Assessing the impact of new aircraft and engines on the generation of equipment they are designed to replace is a vital exercise for aviation asset managers.
Take, for instance, the CFM LEAP and Pratt & Whitney PW1000G families of engines, both of which have now entered revenue service: How much and how quickly are they going to hit the values and fleet sizes of engines like the CFM56-7B and V2500-A5?
Some lessons can be drawn from history. The CFM56-7B was launched in the mid-1990s, roughly 10 years after the CFM56-3, yet it took another decade until the global -7B fleet matched the -3’s, according to consultancy IBA.
Even then, it was another few years before values for the less-advanced -3 began to decline, so one might argue that -7B values will hold up until the late 2020s.
“Despite strong future growth in both A320neo and 737MAX deliveries, there is a lot of ground to make up before these aircraft, and the engines that power them, outnumber the current generation,” says David Archer at IBA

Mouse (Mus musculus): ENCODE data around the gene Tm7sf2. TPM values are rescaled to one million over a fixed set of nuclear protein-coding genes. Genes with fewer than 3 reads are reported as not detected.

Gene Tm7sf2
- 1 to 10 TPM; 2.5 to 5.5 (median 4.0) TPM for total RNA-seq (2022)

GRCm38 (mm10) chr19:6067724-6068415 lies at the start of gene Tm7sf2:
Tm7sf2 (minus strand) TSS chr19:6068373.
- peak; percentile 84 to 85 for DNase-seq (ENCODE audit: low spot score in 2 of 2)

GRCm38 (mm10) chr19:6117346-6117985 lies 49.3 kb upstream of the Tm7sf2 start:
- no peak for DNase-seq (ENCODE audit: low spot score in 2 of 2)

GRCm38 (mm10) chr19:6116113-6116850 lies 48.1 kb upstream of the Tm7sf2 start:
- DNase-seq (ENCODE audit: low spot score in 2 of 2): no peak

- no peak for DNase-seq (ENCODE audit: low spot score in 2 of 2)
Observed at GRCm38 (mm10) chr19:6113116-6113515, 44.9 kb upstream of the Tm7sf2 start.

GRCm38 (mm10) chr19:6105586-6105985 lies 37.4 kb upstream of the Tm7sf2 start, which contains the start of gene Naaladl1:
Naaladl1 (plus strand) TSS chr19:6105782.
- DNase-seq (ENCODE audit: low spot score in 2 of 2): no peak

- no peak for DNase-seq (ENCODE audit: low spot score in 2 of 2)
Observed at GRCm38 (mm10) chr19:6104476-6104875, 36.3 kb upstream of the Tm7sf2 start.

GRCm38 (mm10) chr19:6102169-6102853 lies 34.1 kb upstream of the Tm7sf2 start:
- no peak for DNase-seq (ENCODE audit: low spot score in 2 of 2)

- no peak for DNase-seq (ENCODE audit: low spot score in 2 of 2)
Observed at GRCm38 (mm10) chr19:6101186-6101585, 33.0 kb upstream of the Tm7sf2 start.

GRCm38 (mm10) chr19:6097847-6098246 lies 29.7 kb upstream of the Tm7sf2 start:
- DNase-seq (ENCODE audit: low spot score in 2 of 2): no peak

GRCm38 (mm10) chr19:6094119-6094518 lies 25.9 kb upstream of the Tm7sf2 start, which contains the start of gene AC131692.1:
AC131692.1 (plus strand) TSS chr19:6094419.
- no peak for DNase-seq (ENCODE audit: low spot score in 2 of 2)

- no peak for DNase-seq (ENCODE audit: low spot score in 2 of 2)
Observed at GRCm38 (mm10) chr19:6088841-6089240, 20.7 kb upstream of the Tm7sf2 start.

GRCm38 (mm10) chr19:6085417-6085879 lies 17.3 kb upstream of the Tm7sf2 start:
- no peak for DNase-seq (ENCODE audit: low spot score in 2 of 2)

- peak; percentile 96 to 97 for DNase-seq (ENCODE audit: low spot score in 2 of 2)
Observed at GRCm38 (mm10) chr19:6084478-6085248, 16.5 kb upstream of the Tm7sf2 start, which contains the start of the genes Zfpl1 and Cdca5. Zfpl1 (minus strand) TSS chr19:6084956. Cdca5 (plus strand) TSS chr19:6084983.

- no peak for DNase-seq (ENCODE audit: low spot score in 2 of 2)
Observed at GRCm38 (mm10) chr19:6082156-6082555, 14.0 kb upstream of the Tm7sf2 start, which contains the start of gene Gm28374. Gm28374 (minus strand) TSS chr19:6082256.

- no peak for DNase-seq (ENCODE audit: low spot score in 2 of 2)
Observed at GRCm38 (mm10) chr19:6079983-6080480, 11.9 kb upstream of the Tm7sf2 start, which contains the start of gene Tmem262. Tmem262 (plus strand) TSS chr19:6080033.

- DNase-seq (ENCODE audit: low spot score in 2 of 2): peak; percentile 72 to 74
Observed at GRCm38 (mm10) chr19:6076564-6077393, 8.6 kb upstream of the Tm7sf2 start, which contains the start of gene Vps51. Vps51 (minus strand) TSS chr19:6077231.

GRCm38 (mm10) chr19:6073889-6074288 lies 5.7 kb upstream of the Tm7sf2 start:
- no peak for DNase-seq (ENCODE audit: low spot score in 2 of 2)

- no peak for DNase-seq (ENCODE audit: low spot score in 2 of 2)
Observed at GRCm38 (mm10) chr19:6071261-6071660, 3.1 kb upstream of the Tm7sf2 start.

The consultancy estimates that CFM56-7B numbers will continue to rise in line with those of the 737NG until 2020, and that it may take another four years until its successor – the LEAP-1B on the 737MAX – outnumbers it in service.
That’s good news for maintenance companies, who are now due the long-awaited bow wave of CFM56-7 overhauls that has been delayed by the engine’s surprising reliability. In turn, this will benefit lessors as spare engine demand rises to cope with all the shop visits.
Of course, there are plenty of variables that could undermine some of the above predictions, including: better- or worse-than-expected reliability for new-technology engines; changes to OEM ramp-ups that currently envisage annual output of 4,000 narrowbody engines by 2020; and airline fleet management decisions.
For an in-depth examination of what’s in store for narrowbody engine values, look out for the forthcoming Engine Yearbook.